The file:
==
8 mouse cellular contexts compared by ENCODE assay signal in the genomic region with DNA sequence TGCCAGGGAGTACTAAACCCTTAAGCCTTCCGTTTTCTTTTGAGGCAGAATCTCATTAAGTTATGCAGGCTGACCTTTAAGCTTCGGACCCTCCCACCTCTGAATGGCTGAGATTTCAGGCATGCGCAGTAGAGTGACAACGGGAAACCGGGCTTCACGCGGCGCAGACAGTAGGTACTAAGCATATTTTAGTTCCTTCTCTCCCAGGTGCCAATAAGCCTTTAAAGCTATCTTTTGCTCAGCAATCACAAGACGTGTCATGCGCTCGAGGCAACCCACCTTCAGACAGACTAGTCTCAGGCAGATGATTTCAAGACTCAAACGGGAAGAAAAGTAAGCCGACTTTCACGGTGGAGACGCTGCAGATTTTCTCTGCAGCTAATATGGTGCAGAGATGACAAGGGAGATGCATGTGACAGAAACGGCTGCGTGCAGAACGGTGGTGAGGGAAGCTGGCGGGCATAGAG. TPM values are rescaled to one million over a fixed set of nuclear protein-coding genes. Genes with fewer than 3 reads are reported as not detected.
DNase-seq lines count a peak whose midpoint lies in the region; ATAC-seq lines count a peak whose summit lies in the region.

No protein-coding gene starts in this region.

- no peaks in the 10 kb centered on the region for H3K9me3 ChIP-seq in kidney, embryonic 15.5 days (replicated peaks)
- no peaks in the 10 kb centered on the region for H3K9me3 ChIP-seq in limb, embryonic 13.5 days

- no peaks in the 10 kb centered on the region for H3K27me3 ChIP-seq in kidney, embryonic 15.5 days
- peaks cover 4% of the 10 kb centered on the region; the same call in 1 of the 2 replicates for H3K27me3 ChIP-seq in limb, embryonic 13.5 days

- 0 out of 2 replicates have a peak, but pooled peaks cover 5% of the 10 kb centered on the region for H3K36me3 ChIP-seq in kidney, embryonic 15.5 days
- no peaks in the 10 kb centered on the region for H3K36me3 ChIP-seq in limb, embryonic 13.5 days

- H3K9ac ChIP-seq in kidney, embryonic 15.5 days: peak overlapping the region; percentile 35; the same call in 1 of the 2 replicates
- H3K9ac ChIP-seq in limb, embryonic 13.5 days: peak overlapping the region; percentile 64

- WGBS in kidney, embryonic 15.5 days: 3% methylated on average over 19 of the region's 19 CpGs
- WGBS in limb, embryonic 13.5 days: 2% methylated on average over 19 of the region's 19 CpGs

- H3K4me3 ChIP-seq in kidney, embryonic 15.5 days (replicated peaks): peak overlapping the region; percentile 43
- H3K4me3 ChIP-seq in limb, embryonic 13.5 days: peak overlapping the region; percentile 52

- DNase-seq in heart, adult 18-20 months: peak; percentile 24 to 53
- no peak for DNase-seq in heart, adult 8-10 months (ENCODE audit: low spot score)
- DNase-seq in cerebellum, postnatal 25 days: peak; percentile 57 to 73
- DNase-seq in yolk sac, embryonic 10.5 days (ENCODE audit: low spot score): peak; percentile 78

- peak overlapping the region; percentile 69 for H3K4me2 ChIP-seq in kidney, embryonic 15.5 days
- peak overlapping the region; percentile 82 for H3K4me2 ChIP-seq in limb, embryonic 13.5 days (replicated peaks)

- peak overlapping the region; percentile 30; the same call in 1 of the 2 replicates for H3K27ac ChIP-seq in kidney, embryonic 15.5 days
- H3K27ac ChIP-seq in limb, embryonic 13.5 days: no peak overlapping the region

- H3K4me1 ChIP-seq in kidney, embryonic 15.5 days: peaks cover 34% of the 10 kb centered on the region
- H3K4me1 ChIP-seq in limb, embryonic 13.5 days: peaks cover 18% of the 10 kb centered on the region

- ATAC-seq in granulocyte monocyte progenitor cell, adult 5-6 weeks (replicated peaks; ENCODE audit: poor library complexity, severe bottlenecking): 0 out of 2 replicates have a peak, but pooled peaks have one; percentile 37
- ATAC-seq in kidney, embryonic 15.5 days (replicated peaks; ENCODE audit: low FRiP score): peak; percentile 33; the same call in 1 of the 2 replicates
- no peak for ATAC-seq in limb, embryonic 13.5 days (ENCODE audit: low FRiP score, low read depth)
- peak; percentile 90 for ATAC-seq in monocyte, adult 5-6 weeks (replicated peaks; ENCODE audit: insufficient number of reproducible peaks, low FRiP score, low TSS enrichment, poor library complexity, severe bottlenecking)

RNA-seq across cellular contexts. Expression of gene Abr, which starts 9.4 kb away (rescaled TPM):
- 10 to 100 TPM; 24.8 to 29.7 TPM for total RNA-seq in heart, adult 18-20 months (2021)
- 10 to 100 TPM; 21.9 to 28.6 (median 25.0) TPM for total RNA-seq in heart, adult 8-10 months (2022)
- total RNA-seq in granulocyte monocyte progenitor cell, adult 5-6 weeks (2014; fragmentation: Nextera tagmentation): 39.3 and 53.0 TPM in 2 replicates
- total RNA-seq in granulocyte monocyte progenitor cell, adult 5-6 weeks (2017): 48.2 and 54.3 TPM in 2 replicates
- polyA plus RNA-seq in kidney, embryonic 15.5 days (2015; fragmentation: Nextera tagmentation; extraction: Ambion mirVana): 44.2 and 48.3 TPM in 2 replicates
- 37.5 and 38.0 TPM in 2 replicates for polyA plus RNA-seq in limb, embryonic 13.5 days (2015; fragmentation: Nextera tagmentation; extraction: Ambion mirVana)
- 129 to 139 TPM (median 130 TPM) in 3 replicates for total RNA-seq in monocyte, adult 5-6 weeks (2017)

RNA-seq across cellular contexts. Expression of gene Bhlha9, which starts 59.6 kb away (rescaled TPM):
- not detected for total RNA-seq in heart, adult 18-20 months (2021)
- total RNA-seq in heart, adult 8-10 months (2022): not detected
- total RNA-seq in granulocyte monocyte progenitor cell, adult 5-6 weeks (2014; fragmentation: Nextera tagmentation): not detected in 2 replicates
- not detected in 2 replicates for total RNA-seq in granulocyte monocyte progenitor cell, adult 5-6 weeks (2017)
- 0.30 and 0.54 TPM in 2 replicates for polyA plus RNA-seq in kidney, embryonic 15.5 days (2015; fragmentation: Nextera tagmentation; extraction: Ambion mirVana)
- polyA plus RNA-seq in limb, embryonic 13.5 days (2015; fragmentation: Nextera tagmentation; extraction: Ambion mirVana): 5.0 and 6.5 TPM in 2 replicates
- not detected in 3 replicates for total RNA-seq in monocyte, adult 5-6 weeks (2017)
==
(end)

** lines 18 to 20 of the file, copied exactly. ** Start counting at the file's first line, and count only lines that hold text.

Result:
- DNase-seq in cerebellum, postnatal 25 days: peak; percentile 57 to 73
- DNase-seq in yolk sac, embryonic 10.5 days (ENCODE audit: low spot score): peak; percentile 78

- peak overlapping the region; percentile 69 for H3K4me2 ChIP-seq in kidney, embryonic 15.5 days